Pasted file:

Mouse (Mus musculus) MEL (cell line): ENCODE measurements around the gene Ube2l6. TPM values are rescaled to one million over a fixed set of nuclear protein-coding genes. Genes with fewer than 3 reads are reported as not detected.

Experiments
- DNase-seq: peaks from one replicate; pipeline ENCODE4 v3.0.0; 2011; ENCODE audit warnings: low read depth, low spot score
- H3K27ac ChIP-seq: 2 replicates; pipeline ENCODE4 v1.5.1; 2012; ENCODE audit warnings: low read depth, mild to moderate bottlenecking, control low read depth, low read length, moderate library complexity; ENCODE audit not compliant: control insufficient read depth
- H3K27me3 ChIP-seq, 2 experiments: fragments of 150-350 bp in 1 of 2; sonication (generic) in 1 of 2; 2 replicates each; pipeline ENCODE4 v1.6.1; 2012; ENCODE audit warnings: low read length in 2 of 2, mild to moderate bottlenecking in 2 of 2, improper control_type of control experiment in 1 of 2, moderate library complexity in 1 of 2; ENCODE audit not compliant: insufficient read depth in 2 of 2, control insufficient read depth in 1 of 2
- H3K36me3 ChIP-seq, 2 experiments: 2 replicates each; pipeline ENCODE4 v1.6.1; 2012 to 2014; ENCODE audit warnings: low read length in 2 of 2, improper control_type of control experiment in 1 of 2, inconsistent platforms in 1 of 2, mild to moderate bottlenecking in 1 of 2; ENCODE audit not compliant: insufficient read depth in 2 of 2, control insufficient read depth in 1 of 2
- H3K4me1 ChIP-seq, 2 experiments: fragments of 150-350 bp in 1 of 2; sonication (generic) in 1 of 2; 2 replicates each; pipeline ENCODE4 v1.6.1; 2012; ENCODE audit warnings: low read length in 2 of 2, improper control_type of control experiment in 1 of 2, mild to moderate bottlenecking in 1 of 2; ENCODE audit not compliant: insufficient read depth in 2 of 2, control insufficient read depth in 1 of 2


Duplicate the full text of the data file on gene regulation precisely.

Mouse (Mus musculus) MEL (cell line): ENCODE measurements around the gene Ube2l6. TPM values are rescaled to one million over a fixed set of nuclear protein-coding genes. Genes with fewer than 3 reads are reported as not detected.

Experiments
- DNase-seq: peaks from one replicate; pipeline ENCODE4 v3.0.0; 2011; ENCODE audit warnings: low read depth, low spot score
- H3K27ac ChIP-seq: 2 replicates; pipeline ENCODE4 v1.5.1; 2012; ENCODE audit warnings: low read depth, mild to moderate bottlenecking, control low read depth, low read length, moderate library complexity; ENCODE audit not compliant: control insufficient read depth
- H3K27me3 ChIP-seq, 2 experiments: fragments of 150-350 bp in 1 of 2; sonication (generic) in 1 of 2; 2 replicates each; pipeline ENCODE4 v1.6.1; 2012; ENCODE audit warnings: low read length in 2 of 2, mild to moderate bottlenecking in 2 of 2, improper control_type of control experiment in 1 of 2, moderate library complexity in 1 of 2; ENCODE audit not compliant: insufficient read depth in 2 of 2, control insufficient read depth in 1 of 2
- H3K36me3 ChIP-seq, 2 experiments: 2 replicates each; pipeline ENCODE4 v1.6.1; 2012 to 2014; ENCODE audit warnings: low read length in 2 of 2, improper control_type of control experiment in 1 of 2, inconsistent platforms in 1 of 2, mild to moderate bottlenecking in 1 of 2; ENCODE audit not compliant: insufficient read depth in 2 of 2, control insufficient read depth in 1 of 2
- H3K4me1 ChIP-seq, 2 experiments: fragments of 150-350 bp in 1 of 2; sonication (generic) in 1 of 2; 2 replicates each; pipeline ENCODE4 v1.6.1; 2012; ENCODE audit warnings: low read length in 2 of 2, improper control_type of control experiment in 1 of 2, mild to moderate bottlenecking in 1 of 2; ENCODE audit not compliant: insufficient read depth in 2 of 2, control insufficient read depth in 1 of 2